This Week Downtrend Line Broken in Gold
One major technical obstacle, however, has stood in its way and that was the downtrend line that dates back to the 2011 top.
I’ve been following gold (NYSEARCA:GLD) pretty closely since I first proclaimed, ‘it’s time to get greedy in the gold market,’ when the precious metal fell below $1,100 a couple of years ago. Since then it appears to me that gold has been trying to form a bottom. One major technical obstacle, however, has stood in its way and that was the downtrend line that dates back to the 2011 top.
This week that downtrend line was broken.
I’ll let StockCharts.com explain what this means:
A downtrend line has a negative slope and is formed by connecting two or more high points. The second high must be lower than the first for the line to have a negative slope. Downtrend lines act as resistance, and indicate that net-supply (supply less demand) is increasing even as the price declines. A declining price combined with increasing supply is very bearish, and shows the strong resolve of the sellers. As long as prices remain below the downtrend line, the downtrend is solid and intact. A break above the downtrend line indicates that net-supply is decreasing and that a change of trend could be imminent.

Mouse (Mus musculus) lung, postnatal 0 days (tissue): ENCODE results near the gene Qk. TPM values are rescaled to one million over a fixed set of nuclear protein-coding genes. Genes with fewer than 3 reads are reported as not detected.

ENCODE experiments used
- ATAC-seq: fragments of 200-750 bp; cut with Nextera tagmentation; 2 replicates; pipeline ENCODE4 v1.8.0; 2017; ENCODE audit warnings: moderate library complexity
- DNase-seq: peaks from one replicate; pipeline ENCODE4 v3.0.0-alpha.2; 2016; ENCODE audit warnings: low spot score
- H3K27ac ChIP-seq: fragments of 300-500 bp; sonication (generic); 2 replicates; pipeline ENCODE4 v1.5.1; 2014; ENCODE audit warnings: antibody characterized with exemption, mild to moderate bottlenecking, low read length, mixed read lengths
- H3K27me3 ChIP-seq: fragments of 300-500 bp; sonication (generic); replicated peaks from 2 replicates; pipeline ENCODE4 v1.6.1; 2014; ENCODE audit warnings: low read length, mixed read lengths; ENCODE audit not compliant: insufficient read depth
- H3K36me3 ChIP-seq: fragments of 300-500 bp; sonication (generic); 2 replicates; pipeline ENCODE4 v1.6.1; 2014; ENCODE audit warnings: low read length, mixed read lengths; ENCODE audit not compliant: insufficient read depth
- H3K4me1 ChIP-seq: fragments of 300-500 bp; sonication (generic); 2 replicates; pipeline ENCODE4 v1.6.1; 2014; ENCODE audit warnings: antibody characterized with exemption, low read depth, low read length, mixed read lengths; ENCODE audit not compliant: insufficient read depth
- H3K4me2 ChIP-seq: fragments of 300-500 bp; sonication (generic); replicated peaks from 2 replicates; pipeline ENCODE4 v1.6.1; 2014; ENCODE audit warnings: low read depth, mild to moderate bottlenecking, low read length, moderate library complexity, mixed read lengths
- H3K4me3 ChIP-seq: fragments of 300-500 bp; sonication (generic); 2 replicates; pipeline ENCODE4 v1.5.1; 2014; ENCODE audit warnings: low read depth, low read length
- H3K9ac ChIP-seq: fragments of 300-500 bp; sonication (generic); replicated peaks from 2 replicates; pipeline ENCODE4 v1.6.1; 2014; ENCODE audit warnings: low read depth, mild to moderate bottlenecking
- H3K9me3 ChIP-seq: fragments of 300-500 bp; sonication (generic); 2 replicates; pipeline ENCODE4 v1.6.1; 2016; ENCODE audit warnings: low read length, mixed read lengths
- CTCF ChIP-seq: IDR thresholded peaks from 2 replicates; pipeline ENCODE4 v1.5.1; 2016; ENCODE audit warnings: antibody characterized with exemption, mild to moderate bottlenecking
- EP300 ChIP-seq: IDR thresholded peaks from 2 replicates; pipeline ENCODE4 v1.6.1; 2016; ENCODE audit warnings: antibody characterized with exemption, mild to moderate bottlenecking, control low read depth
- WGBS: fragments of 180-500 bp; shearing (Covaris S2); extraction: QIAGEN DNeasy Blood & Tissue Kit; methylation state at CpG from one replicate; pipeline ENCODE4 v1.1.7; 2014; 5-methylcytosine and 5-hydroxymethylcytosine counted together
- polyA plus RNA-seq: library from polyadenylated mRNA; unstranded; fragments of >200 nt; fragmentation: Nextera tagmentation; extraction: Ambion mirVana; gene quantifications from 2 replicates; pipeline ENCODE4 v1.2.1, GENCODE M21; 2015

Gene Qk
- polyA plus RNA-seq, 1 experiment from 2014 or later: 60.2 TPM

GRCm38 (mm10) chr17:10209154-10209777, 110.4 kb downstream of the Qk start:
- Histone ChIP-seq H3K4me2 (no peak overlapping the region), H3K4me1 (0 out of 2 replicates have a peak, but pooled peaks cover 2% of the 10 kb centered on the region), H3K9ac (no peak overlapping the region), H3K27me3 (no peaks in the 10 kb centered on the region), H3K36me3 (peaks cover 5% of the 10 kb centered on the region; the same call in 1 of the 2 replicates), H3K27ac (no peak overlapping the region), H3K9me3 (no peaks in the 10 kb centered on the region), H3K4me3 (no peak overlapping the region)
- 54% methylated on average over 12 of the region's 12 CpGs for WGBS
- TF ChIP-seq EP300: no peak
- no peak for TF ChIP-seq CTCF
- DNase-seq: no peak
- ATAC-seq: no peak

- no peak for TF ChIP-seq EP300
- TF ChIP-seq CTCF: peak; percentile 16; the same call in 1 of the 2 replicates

In short, the break of the downtrend line is confirmation of the idea that a “change of trend could be imminent.” To confirm the trend change from down to up I would simply like to see prices overcome their highs from last summer. On the weekly chart, this would give us a higher low and a higher high, the definition of an uptrend.
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In addition to the improving technical picture for gold, I think it’s pretty easy to make the case that gold is cheap. In the past, I have referenced a chart showing real assets have never been cheaper relative to financial assets. Another way to look at this, though, is to compare commodities to equities. This ratio also suggests that real assets like gold are priced to generate far better returns than financial assets like stocks over the coming years.
Finally, from a macro perspective there has probably not been a better time to be a buyer of gold in our lifetimes. Whether you want to think of it as a store of value amid unprecedented money printing, an inflation hedge as fiscal authorities start to join monetary authorities in becoming more aggressive, a simple diversification tool or as a way to find value in an era of unprecedented overvaluation, gold ticks all of the boxes. But don’t take my word for it. Take the word of the greatest investors in the world.